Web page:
• Hi, “The Husband”! When I have to, I talk face-to-face with people. I can only watch one TV program at a time…… If there is nothing on TV, I listen to NPR and paint. I didn’t even know they had a local channel package until I asked them a few years back and, believe me!, they did not want to tell me! I saved enough from that cutback to afford my online service and have 35 dollars a month left over. I miss the History channel, Monday night football, and some of my Cub games.
      I will say hello to the Granddaughter who is flying a toy jet airplane around the house, daily. Thank-you for this comment on Biskit!

  17. Biskit came out so well,Leslie! His eyes are the most captivating. I am now really thinking about buying miskit. I have tried to stay away from it as much I can. Not anymore. Now I am convinced there are some good advantages on using it at the right areas. I can see now that HP paper goes well with your painting style.Look forward to see more of your works.

    • There are times it works out really well. I don’t use it for large areas. Have used friskit paper for that. Oftentimes there is a hard edge around the form that is masked, but you just go back in with a damp brush and soften it. Thank-you for your comment, Raji!!!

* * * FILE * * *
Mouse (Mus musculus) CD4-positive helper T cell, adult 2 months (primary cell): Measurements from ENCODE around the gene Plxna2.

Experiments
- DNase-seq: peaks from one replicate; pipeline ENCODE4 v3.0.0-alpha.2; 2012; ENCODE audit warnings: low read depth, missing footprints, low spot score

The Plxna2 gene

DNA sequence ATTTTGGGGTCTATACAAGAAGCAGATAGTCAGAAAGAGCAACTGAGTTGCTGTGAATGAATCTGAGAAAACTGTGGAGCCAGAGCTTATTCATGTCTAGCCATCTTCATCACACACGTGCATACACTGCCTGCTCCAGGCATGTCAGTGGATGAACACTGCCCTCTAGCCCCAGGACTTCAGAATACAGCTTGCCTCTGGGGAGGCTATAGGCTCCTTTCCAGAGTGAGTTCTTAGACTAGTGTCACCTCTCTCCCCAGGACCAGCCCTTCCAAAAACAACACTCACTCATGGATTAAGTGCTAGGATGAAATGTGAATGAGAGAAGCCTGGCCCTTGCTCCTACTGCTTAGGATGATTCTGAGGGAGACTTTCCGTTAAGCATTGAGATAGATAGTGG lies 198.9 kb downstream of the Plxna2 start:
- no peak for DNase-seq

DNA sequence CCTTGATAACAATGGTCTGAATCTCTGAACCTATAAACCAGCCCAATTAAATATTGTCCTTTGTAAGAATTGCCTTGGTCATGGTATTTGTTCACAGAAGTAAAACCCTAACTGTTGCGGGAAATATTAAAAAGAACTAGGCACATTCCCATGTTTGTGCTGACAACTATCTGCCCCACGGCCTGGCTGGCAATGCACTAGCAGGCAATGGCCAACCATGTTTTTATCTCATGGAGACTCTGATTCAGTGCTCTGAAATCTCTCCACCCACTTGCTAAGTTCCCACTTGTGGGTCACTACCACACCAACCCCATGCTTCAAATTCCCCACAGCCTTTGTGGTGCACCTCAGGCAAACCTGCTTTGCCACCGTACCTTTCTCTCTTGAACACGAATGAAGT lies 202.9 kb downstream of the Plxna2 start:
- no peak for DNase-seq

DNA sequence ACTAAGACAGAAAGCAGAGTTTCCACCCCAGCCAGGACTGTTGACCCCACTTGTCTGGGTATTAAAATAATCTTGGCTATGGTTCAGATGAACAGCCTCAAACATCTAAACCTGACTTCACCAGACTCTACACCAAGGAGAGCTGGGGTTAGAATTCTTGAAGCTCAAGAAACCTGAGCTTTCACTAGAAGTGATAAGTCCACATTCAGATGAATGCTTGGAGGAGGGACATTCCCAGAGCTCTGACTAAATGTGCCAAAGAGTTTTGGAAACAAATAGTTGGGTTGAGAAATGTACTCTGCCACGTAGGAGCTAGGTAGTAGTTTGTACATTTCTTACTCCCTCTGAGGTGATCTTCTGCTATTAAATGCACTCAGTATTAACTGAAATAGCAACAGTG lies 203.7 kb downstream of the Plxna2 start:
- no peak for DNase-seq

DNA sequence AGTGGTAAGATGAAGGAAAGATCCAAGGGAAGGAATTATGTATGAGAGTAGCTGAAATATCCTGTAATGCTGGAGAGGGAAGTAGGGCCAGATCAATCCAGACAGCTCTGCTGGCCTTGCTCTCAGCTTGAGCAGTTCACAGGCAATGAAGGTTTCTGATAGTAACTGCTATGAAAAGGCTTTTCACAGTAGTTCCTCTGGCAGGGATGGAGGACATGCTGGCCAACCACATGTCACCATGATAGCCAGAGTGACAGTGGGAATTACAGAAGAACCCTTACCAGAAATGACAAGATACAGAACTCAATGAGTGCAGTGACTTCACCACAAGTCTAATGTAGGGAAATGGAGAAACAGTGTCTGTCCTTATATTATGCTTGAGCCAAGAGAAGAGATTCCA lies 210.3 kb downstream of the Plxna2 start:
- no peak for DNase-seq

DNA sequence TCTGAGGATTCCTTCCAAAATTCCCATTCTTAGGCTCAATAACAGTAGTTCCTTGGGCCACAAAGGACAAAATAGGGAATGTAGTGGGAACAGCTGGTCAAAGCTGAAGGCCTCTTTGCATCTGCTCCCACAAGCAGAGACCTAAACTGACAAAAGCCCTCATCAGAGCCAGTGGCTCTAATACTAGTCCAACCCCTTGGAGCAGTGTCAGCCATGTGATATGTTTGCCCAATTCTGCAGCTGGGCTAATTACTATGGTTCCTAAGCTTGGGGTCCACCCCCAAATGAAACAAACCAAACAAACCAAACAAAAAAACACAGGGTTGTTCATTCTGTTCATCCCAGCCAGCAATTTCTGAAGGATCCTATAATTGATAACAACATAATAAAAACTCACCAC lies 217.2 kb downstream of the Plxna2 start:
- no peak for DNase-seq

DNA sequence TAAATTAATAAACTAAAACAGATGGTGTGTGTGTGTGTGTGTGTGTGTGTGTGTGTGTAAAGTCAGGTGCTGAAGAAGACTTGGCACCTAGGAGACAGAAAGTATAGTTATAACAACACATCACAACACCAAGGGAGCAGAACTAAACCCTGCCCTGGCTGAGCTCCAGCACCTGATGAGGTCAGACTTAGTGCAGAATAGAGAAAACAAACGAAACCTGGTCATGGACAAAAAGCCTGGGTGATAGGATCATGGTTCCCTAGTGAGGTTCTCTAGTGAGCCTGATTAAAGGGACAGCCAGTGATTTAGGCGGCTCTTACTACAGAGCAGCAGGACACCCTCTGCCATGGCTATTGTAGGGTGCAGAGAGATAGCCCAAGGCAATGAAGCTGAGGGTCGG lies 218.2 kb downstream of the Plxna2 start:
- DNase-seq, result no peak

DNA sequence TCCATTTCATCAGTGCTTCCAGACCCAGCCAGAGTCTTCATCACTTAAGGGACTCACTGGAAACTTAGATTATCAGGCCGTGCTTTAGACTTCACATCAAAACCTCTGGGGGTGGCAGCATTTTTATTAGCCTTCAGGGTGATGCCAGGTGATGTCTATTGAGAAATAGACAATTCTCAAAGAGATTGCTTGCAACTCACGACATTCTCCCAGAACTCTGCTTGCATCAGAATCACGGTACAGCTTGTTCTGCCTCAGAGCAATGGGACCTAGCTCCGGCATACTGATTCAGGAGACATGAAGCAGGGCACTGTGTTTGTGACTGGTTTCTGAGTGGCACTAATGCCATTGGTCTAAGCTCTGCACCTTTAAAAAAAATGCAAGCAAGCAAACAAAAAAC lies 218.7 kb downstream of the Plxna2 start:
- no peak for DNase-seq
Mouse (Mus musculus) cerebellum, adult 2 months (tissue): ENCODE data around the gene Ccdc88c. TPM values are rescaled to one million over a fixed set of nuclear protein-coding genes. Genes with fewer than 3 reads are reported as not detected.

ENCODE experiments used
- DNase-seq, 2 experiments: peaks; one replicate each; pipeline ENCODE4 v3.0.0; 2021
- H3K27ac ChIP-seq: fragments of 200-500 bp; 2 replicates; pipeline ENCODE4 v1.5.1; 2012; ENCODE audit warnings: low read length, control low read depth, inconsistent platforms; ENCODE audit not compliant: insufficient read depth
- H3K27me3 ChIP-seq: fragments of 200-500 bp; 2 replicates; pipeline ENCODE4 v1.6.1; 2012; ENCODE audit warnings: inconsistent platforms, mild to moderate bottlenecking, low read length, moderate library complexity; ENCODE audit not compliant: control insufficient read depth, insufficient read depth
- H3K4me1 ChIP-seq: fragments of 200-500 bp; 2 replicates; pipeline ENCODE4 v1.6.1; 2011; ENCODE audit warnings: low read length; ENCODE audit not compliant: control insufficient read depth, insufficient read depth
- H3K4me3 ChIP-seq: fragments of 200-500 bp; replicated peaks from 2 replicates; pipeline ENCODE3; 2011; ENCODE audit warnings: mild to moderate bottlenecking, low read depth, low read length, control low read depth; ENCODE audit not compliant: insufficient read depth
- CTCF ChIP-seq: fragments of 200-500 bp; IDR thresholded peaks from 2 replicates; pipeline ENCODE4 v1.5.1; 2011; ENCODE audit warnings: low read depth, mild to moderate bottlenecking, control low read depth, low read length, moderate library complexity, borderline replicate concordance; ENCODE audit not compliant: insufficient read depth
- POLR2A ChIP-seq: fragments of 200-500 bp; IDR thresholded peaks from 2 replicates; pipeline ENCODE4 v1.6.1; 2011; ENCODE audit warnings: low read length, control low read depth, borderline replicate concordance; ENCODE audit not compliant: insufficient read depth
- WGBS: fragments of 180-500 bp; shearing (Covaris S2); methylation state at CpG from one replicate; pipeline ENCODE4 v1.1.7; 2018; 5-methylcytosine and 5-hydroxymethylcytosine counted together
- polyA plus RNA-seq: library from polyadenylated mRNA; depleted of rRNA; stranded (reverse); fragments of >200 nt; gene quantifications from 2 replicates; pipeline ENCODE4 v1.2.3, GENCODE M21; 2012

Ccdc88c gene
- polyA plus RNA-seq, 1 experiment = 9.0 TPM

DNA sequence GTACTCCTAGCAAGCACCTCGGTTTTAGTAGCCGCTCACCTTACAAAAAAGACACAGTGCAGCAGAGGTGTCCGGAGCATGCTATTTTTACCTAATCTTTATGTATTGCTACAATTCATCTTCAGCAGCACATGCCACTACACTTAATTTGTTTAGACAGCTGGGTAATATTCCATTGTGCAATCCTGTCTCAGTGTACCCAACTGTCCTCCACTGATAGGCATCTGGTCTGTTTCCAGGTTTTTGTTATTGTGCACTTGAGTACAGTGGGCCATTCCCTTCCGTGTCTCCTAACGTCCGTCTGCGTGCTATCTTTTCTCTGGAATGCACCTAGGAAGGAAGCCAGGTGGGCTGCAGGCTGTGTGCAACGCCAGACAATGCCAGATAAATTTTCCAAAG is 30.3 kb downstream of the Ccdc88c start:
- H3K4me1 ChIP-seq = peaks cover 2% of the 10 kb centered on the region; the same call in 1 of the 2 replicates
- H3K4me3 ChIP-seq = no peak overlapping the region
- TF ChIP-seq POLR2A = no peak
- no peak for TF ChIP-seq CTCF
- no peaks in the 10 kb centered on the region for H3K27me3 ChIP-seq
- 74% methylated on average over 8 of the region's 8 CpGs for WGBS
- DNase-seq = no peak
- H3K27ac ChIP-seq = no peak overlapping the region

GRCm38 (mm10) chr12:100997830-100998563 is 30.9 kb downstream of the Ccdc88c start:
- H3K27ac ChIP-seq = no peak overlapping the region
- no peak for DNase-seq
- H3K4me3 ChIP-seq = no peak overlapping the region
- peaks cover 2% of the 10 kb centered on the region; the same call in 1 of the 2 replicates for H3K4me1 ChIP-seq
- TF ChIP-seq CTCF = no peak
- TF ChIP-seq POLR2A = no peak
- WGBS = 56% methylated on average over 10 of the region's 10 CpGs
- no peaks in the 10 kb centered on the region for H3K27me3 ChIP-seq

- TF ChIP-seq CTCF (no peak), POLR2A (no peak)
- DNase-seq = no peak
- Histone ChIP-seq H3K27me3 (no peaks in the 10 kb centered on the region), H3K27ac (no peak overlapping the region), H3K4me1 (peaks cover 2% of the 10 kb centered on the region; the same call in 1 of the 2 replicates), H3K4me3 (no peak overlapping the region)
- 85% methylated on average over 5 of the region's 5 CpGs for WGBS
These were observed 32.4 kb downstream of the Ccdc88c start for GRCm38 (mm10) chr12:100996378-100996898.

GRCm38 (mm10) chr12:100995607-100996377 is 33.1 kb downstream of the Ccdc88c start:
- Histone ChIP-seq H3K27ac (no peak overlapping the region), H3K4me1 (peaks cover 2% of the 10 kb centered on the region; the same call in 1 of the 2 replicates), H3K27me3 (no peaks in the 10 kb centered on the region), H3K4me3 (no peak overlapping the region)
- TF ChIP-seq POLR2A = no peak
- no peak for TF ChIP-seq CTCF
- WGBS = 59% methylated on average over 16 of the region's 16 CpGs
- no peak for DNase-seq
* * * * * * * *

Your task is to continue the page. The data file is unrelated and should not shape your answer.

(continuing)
18. You captured Biskit so well that I want to play with big laughing, happy him! LOL. Hi Leslie!

    • Hi Eva! Thank-you! I remember you saying you have or had a German Shepherd????? Yes. Biskit is always laughing!

      • Oh yes, my family had a German Shepherd when I was a child. And I’ve been very good pals with a Golden–plus my two late canine family members who were large good natured folks.

  19. Biskit looks so friendly, I want to cuddle him! The eyes speak tons and I almost hear the sound he is making, from his open mouth! Lovely as usual Leslie! I will be taking a break from my painting but will check out on your work and get back to you as I have been doing so 🙂

    • A break is good! I will miss you, though, for the time I can’t view your wonderful painting! Thank-you for this comment and for your continued visits over here at wordpress, Padmaja. 🙂

  20. I love the way you’ve done the eyes, and I guess detailing those first is a real good suggestion given that they are normally the main focus of a portrait… Love the way you’ve created the catch-lights in the eyes too with the masking… I tried my first ever watercolour painting this past weekend (still to be posted) and realised very quickly that I have so much to learn about painting…

    • Yay! A new watercolorist! I am jealous because you have a jump on me with that fantastic photography you share with us. I will be popping over! Thank-you for this comment about Biskit’s eyes. I was lucky because the photo I had taken showed them this time. That is not the case most of the time! I am horrid with the camera.

  21. I’m a dog person and I am now madly in love with Biskit! You have given Biskit such a warm, happy feel! Beautiful job, Leslie! **clapping with glee**

    • Thank-you, Beth! Dog people watercolorists know how difficult it is to render their pet. I was just tickled to get this essence of him down for my daughter. 🙂

  22. A dog called biscuit!!
    Ha ha.
    It’s a fantastic painting.
    It stuns me how you can make these painting look so lifelike